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I heard this morning from Phil Tyler, one of the entrepreneurs behind the grocery cost-saving venture I wrote about today.

In the story, I’d included this thought from Charles Langley, who heads the gas-tracking program at the Utility Consumers Action Network:

But while UCAN’s Langley supports the idea behind their venture, he said he’s not convinced these types of consumer advocacy programs should have fees attached.

“What they’re trying to do is encourage competition, to empower people with information, but they’re saying, ‘You will pay us to get this information,’” Langley said. “In order to cut your costs, you have to become a disciple of the product, a missionary for the product.”

Tyler responded to the suggestion that he and his partner are demanding people pay them to get the competitive information.

Emphatically, that is not what we are saying. We are saying that we have (very expensively) developed cutting-edge software, which we are offering as a service. That software does manage and make available very useful information, but we are not charging for the information.

Software-as-a-service is a new, legitimate business model associated with many Web 2.0 ventures. Most software deals with information, but no argument yet has gained traction that claimed that all software should be free.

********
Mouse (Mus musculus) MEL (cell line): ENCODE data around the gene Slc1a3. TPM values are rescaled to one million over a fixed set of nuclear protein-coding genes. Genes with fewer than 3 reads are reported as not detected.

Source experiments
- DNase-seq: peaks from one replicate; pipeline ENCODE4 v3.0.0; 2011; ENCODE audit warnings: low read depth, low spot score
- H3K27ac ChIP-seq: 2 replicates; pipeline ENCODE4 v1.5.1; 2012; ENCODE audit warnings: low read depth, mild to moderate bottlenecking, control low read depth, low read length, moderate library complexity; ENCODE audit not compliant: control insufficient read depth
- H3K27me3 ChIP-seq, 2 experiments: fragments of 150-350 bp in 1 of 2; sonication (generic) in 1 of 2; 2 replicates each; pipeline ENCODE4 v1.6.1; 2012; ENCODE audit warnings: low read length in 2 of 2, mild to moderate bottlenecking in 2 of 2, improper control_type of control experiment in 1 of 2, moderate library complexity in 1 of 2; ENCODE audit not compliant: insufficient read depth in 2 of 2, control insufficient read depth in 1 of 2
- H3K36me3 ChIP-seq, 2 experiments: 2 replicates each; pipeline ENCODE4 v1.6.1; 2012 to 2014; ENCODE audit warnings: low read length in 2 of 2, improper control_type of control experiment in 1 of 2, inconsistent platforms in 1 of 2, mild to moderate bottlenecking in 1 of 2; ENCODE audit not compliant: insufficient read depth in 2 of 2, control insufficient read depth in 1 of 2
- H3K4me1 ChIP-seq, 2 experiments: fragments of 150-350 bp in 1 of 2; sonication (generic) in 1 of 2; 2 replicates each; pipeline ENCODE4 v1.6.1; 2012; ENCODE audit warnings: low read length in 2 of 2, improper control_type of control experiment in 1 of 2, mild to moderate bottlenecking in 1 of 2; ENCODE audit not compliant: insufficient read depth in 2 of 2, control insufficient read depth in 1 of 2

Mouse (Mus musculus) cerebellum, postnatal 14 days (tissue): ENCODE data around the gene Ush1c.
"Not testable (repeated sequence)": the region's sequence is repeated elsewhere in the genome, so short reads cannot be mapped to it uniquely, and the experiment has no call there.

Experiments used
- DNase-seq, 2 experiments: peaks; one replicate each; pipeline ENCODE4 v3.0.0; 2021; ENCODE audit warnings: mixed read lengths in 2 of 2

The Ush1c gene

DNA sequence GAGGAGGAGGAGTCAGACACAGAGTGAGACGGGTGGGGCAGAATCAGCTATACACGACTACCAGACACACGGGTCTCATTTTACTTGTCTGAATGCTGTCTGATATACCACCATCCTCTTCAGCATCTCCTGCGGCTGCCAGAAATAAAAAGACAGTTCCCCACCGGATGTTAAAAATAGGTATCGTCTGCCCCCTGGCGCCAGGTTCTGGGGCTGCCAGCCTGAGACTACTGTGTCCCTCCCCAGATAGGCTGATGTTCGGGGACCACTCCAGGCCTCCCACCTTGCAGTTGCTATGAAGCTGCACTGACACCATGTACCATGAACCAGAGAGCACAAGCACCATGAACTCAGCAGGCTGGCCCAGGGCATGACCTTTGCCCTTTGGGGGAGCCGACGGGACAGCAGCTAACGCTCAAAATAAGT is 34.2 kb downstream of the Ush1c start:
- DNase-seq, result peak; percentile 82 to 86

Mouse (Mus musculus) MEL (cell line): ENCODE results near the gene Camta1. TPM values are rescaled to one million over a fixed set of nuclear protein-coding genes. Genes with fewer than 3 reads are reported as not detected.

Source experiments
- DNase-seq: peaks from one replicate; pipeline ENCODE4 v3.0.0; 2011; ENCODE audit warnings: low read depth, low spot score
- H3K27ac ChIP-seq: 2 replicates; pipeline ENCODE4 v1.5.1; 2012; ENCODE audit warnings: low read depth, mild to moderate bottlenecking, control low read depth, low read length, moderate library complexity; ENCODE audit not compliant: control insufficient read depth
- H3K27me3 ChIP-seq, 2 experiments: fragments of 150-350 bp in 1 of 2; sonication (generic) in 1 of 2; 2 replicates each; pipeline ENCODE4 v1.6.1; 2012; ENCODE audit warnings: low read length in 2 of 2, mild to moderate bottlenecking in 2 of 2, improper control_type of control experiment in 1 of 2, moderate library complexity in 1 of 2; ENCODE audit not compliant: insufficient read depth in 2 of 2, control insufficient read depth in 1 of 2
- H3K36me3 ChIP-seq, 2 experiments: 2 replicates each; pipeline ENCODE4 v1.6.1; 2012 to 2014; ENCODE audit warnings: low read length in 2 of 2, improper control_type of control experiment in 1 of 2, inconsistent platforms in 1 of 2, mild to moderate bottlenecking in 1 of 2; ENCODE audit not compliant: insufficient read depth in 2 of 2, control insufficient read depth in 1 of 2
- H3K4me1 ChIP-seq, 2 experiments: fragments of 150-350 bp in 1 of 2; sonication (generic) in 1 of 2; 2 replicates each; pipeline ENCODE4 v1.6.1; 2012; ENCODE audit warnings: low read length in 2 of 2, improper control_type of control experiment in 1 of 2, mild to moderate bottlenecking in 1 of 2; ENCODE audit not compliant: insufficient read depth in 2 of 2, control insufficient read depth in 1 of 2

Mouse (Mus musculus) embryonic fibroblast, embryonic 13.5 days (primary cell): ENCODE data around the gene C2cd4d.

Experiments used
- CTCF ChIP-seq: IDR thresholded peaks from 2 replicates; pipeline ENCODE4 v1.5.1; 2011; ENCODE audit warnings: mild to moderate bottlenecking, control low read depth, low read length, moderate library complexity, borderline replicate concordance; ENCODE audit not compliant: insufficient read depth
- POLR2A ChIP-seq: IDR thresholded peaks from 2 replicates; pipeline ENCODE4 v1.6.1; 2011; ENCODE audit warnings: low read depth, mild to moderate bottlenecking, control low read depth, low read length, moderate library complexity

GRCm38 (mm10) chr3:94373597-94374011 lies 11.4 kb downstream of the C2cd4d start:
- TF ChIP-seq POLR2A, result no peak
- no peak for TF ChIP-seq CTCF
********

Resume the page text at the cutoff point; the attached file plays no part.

What do you think? Is that just a semantic difference — how should Internet users distinguish between free information and free access to that information, especially on something ostensibly used by people on tight budgets? If you have thoughts on those questions or on the story, I’d love to hear them. Click my name below to share your thoughts.

(Disclosure: While I was a student at Point Loma Nazarene University, I played a few semesters in the orchestra, which Tyler directs.)

And, one more thing: My colleague Andrew Donohue came up with this alternative headline for the story. I loved it too much to let it fade into obscurity in my e-mail box.

Check it out:

Pair Wants to Be Your Hamburger (and Potato Salad and Lettuce) Helper

KELLY BENNETT

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